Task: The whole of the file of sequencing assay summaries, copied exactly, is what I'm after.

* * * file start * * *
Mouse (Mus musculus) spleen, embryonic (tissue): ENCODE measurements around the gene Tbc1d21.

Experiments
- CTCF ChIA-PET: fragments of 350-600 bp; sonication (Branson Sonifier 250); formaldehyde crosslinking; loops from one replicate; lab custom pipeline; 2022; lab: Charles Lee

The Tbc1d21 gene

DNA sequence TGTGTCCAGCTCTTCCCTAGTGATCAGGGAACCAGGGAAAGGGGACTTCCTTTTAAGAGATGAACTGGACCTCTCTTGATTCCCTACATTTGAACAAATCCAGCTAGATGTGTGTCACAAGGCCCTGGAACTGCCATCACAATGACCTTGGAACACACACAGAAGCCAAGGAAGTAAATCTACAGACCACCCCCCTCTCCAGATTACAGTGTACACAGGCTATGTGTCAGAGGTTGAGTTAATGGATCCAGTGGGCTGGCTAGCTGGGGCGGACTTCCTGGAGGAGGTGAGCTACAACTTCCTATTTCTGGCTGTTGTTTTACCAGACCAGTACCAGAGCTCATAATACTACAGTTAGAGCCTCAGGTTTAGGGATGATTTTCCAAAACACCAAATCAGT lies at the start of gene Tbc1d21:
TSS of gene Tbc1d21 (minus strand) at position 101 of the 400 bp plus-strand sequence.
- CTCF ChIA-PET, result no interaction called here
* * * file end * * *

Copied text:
Mouse (Mus musculus) spleen, embryonic (tissue): ENCODE measurements around the gene Tbc1d21.

Experiments
- CTCF ChIA-PET: fragments of 350-600 bp; sonication (Branson Sonifier 250); formaldehyde crosslinking; loops from one replicate; lab custom pipeline; 2022; lab: Charles Lee

The Tbc1d21 gene

DNA sequence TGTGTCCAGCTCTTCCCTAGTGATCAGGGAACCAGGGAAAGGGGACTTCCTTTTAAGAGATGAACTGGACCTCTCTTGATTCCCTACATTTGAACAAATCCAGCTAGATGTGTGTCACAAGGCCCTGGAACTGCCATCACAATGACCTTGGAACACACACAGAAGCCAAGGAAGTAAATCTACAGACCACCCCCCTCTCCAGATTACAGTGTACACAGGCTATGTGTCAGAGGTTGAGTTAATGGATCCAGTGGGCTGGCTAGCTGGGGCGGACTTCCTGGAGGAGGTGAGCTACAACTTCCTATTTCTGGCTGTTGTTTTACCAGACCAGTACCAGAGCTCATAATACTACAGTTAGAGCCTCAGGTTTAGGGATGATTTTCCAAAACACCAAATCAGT lies at the start of gene Tbc1d21:
TSS of gene Tbc1d21 (minus strand) at position 101 of the 400 bp plus-strand sequence.
- CTCF ChIA-PET, result no interaction called here